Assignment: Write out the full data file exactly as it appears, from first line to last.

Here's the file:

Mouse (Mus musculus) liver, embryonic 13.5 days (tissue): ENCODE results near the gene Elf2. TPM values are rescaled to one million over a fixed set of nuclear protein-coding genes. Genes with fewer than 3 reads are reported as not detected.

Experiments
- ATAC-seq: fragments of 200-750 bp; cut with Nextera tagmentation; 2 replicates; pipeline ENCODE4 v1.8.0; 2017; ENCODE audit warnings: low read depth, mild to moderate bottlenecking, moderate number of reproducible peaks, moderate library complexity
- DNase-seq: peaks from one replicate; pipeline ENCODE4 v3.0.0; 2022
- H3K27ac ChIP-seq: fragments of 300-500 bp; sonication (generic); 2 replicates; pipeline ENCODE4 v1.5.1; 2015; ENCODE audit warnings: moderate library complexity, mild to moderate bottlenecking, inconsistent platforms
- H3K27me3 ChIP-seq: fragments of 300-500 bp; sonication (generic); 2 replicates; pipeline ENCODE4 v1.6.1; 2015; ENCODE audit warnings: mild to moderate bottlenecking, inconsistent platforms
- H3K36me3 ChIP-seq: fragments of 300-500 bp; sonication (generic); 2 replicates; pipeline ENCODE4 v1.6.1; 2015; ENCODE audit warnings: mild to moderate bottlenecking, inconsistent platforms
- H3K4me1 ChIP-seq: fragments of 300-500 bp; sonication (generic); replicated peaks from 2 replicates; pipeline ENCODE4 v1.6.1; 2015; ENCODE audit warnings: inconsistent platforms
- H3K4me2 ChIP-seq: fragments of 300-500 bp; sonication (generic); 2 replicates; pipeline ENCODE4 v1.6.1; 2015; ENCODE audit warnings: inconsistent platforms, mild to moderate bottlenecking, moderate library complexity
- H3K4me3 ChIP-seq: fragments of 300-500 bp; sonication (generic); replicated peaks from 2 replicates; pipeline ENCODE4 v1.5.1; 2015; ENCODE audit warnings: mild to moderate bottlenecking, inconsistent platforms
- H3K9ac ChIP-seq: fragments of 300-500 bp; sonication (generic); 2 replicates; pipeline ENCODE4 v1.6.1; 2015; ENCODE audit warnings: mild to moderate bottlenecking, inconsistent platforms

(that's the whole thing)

Mouse (Mus musculus) liver, embryonic 13.5 days (tissue): ENCODE results near the gene Elf2. TPM values are rescaled to one million over a fixed set of nuclear protein-coding genes. Genes with fewer than 3 reads are reported as not detected.

Experiments
- ATAC-seq: fragments of 200-750 bp; cut with Nextera tagmentation; 2 replicates; pipeline ENCODE4 v1.8.0; 2017; ENCODE audit warnings: low read depth, mild to moderate bottlenecking, moderate number of reproducible peaks, moderate library complexity
- DNase-seq: peaks from one replicate; pipeline ENCODE4 v3.0.0; 2022
- H3K27ac ChIP-seq: fragments of 300-500 bp; sonication (generic); 2 replicates; pipeline ENCODE4 v1.5.1; 2015; ENCODE audit warnings: moderate library complexity, mild to moderate bottlenecking, inconsistent platforms
- H3K27me3 ChIP-seq: fragments of 300-500 bp; sonication (generic); 2 replicates; pipeline ENCODE4 v1.6.1; 2015; ENCODE audit warnings: mild to moderate bottlenecking, inconsistent platforms
- H3K36me3 ChIP-seq: fragments of 300-500 bp; sonication (generic); 2 replicates; pipeline ENCODE4 v1.6.1; 2015; ENCODE audit warnings: mild to moderate bottlenecking, inconsistent platforms
- H3K4me1 ChIP-seq: fragments of 300-500 bp; sonication (generic); replicated peaks from 2 replicates; pipeline ENCODE4 v1.6.1; 2015; ENCODE audit warnings: inconsistent platforms
- H3K4me2 ChIP-seq: fragments of 300-500 bp; sonication (generic); 2 replicates; pipeline ENCODE4 v1.6.1; 2015; ENCODE audit warnings: inconsistent platforms, mild to moderate bottlenecking, moderate library complexity
- H3K4me3 ChIP-seq: fragments of 300-500 bp; sonication (generic); replicated peaks from 2 replicates; pipeline ENCODE4 v1.5.1; 2015; ENCODE audit warnings: mild to moderate bottlenecking, inconsistent platforms
- H3K9ac ChIP-seq: fragments of 300-500 bp; sonication (generic); 2 replicates; pipeline ENCODE4 v1.6.1; 2015; ENCODE audit warnings: mild to moderate bottlenecking, inconsistent platforms